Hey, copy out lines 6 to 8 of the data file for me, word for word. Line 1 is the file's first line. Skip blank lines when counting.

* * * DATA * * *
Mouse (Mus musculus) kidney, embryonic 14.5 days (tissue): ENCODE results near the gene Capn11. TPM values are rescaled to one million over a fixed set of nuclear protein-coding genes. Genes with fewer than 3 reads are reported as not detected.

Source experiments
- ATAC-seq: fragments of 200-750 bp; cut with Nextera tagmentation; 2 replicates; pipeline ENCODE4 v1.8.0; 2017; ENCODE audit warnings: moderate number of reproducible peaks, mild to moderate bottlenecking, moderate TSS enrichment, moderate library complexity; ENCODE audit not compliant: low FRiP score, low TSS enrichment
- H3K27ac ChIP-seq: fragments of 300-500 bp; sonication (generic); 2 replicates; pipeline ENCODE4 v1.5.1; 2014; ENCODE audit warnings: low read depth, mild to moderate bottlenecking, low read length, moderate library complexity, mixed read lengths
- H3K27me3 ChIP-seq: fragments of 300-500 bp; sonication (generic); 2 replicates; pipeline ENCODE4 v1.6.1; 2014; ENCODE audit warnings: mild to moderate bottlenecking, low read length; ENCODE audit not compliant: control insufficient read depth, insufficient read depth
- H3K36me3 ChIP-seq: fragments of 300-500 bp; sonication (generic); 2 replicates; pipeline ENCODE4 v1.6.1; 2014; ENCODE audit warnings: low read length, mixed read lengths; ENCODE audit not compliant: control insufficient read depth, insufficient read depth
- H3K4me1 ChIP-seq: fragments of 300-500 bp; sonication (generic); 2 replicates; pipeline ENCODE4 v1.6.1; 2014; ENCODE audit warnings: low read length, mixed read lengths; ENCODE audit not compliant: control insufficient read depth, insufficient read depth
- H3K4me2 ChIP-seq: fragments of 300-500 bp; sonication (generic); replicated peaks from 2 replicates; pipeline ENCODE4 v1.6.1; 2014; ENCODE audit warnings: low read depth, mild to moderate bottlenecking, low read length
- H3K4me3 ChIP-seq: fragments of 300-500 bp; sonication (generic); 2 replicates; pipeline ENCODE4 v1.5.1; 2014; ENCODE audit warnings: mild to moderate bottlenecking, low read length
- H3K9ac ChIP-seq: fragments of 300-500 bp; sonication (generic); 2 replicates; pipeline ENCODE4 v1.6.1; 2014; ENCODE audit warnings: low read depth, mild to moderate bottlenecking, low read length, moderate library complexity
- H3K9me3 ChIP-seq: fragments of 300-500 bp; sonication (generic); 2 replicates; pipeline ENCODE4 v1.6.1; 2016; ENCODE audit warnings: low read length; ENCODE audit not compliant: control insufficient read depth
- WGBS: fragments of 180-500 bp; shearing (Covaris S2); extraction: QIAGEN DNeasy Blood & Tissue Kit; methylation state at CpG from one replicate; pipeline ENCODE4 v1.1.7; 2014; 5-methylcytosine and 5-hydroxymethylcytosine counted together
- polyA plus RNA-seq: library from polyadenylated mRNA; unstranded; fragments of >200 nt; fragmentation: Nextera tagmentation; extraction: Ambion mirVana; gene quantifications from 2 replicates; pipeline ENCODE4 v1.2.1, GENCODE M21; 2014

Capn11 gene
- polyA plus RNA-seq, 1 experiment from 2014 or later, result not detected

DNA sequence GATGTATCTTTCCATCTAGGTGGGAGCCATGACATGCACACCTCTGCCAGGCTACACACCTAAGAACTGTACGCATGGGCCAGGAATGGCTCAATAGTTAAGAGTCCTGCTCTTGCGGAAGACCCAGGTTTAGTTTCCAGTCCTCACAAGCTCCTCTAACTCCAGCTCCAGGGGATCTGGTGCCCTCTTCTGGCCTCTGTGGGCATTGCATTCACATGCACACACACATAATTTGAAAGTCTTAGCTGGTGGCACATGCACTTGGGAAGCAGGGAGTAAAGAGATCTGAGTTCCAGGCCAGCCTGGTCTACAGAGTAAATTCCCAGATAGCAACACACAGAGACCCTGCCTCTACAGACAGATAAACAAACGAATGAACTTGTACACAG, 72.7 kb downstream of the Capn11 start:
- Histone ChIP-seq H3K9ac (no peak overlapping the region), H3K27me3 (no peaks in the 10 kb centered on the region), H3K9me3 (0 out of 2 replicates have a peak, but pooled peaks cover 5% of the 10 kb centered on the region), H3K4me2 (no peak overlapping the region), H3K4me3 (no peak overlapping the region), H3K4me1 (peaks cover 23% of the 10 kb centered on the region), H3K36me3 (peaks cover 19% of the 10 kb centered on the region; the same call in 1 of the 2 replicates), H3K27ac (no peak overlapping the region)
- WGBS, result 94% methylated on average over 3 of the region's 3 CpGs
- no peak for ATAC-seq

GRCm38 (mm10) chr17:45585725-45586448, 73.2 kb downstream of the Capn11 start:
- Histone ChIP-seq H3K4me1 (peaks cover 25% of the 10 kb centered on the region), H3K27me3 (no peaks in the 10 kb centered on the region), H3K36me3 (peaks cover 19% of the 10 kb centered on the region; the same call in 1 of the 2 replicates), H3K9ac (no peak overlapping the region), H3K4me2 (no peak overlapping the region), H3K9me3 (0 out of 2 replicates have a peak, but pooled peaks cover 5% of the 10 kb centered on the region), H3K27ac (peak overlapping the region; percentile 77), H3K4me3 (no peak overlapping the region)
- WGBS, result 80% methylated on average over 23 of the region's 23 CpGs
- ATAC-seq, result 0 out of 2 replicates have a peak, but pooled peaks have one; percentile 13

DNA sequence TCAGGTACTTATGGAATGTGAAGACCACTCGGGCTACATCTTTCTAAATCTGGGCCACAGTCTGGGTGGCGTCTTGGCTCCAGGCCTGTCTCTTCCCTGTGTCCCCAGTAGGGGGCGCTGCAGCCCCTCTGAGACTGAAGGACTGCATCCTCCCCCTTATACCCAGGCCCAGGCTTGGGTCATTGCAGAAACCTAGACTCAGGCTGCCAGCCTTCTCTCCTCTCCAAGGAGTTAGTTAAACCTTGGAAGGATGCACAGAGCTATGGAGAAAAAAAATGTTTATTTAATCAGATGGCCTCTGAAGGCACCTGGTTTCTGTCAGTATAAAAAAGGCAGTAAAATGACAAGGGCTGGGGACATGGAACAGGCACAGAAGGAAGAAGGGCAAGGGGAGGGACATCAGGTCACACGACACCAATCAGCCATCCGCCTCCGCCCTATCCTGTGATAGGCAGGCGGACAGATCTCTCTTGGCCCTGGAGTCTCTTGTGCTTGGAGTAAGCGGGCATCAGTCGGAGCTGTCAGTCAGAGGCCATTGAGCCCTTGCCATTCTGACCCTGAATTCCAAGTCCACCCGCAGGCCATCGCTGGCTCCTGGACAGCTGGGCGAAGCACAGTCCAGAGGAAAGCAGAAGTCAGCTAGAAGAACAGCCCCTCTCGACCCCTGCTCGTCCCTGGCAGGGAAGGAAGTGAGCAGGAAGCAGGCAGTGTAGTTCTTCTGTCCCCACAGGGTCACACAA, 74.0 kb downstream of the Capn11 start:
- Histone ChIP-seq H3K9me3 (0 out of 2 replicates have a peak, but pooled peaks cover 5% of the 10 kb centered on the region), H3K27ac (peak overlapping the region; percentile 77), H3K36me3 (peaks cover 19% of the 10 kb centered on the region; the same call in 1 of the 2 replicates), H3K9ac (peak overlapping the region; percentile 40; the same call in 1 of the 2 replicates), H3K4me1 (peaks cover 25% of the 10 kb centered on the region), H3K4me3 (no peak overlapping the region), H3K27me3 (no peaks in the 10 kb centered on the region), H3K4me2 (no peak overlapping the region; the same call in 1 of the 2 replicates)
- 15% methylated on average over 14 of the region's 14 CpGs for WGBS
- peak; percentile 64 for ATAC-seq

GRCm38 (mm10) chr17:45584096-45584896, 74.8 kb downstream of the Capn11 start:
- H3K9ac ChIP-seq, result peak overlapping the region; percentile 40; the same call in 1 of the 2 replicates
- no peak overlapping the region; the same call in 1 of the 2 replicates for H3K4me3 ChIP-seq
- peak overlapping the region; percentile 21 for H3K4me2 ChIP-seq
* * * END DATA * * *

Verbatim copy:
- H3K36me3 ChIP-seq: fragments of 300-500 bp; sonication (generic); 2 replicates; pipeline ENCODE4 v1.6.1; 2014; ENCODE audit warnings: low read length, mixed read lengths; ENCODE audit not compliant: control insufficient read depth, insufficient read depth
- H3K4me1 ChIP-seq: fragments of 300-500 bp; sonication (generic); 2 replicates; pipeline ENCODE4 v1.6.1; 2014; ENCODE audit warnings: low read length, mixed read lengths; ENCODE audit not compliant: control insufficient read depth, insufficient read depth
- H3K4me2 ChIP-seq: fragments of 300-500 bp; sonication (generic); replicated peaks from 2 replicates; pipeline ENCODE4 v1.6.1; 2014; ENCODE audit warnings: low read depth, mild to moderate bottlenecking, low read length